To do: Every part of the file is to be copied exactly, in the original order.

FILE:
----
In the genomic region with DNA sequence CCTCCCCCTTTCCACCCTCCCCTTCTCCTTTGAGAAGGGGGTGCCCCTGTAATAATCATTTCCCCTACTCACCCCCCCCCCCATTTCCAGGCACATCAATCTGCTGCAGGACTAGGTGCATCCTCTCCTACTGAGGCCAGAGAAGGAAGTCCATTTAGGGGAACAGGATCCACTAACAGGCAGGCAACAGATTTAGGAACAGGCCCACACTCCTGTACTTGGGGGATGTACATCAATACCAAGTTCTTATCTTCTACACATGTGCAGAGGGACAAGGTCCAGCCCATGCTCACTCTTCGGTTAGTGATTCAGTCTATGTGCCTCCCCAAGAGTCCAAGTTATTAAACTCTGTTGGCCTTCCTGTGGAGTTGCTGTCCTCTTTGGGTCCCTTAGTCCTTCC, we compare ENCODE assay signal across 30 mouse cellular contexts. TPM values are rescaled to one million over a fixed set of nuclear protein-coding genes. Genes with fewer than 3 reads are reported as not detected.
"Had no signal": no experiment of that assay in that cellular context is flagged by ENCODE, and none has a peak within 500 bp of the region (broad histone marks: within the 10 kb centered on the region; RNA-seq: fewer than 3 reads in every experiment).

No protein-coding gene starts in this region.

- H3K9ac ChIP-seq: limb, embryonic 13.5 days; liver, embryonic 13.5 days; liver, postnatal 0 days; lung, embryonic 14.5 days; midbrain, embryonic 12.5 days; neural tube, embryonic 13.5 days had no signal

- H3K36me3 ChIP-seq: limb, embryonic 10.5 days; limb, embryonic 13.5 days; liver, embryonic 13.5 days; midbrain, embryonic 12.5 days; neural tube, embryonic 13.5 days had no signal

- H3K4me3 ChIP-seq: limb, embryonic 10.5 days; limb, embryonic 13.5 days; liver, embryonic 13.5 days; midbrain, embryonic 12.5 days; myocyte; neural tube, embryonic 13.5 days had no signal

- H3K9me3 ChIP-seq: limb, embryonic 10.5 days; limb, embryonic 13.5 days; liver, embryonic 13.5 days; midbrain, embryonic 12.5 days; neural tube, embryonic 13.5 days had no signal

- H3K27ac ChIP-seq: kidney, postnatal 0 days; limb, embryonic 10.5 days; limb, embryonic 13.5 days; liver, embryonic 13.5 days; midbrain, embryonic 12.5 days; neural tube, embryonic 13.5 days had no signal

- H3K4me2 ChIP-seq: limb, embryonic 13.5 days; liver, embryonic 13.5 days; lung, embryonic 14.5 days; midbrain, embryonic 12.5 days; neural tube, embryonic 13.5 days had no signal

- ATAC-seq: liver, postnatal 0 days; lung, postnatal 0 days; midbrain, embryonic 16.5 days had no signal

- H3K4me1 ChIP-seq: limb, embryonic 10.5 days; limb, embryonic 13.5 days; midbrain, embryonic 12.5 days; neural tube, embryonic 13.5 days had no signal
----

In the genomic region with DNA sequence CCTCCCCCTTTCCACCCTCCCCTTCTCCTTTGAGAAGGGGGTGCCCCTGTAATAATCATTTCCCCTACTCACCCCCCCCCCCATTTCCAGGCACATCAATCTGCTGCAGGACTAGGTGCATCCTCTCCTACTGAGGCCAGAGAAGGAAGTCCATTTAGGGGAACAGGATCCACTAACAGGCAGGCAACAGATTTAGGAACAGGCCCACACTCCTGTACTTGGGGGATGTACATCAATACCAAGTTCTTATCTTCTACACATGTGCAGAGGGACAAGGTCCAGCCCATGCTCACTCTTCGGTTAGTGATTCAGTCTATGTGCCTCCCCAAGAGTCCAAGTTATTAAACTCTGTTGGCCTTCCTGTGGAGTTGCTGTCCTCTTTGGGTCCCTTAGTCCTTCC, we compare ENCODE assay signal across 30 mouse cellular contexts. TPM values are rescaled to one million over a fixed set of nuclear protein-coding genes. Genes with fewer than 3 reads are reported as not detected.
"Had no signal": no experiment of that assay in that cellular context is flagged by ENCODE, and none has a peak within 500 bp of the region (broad histone marks: within the 10 kb centered on the region; RNA-seq: fewer than 3 reads in every experiment).

No protein-coding gene starts in this region.

- H3K9ac ChIP-seq: limb, embryonic 13.5 days; liver, embryonic 13.5 days; liver, postnatal 0 days; lung, embryonic 14.5 days; midbrain, embryonic 12.5 days; neural tube, embryonic 13.5 days had no signal

- H3K36me3 ChIP-seq: limb, embryonic 10.5 days; limb, embryonic 13.5 days; liver, embryonic 13.5 days; midbrain, embryonic 12.5 days; neural tube, embryonic 13.5 days had no signal

- H3K4me3 ChIP-seq: limb, embryonic 10.5 days; limb, embryonic 13.5 days; liver, embryonic 13.5 days; midbrain, embryonic 12.5 days; myocyte; neural tube, embryonic 13.5 days had no signal

- H3K9me3 ChIP-seq: limb, embryonic 10.5 days; limb, embryonic 13.5 days; liver, embryonic 13.5 days; midbrain, embryonic 12.5 days; neural tube, embryonic 13.5 days had no signal

- H3K27ac ChIP-seq: kidney, postnatal 0 days; limb, embryonic 10.5 days; limb, embryonic 13.5 days; liver, embryonic 13.5 days; midbrain, embryonic 12.5 days; neural tube, embryonic 13.5 days had no signal

- H3K4me2 ChIP-seq: limb, embryonic 13.5 days; liver, embryonic 13.5 days; lung, embryonic 14.5 days; midbrain, embryonic 12.5 days; neural tube, embryonic 13.5 days had no signal

- ATAC-seq: liver, postnatal 0 days; lung, postnatal 0 days; midbrain, embryonic 16.5 days had no signal

- H3K4me1 ChIP-seq: limb, embryonic 10.5 days; limb, embryonic 13.5 days; midbrain, embryonic 12.5 days; neural tube, embryonic 13.5 days had no signal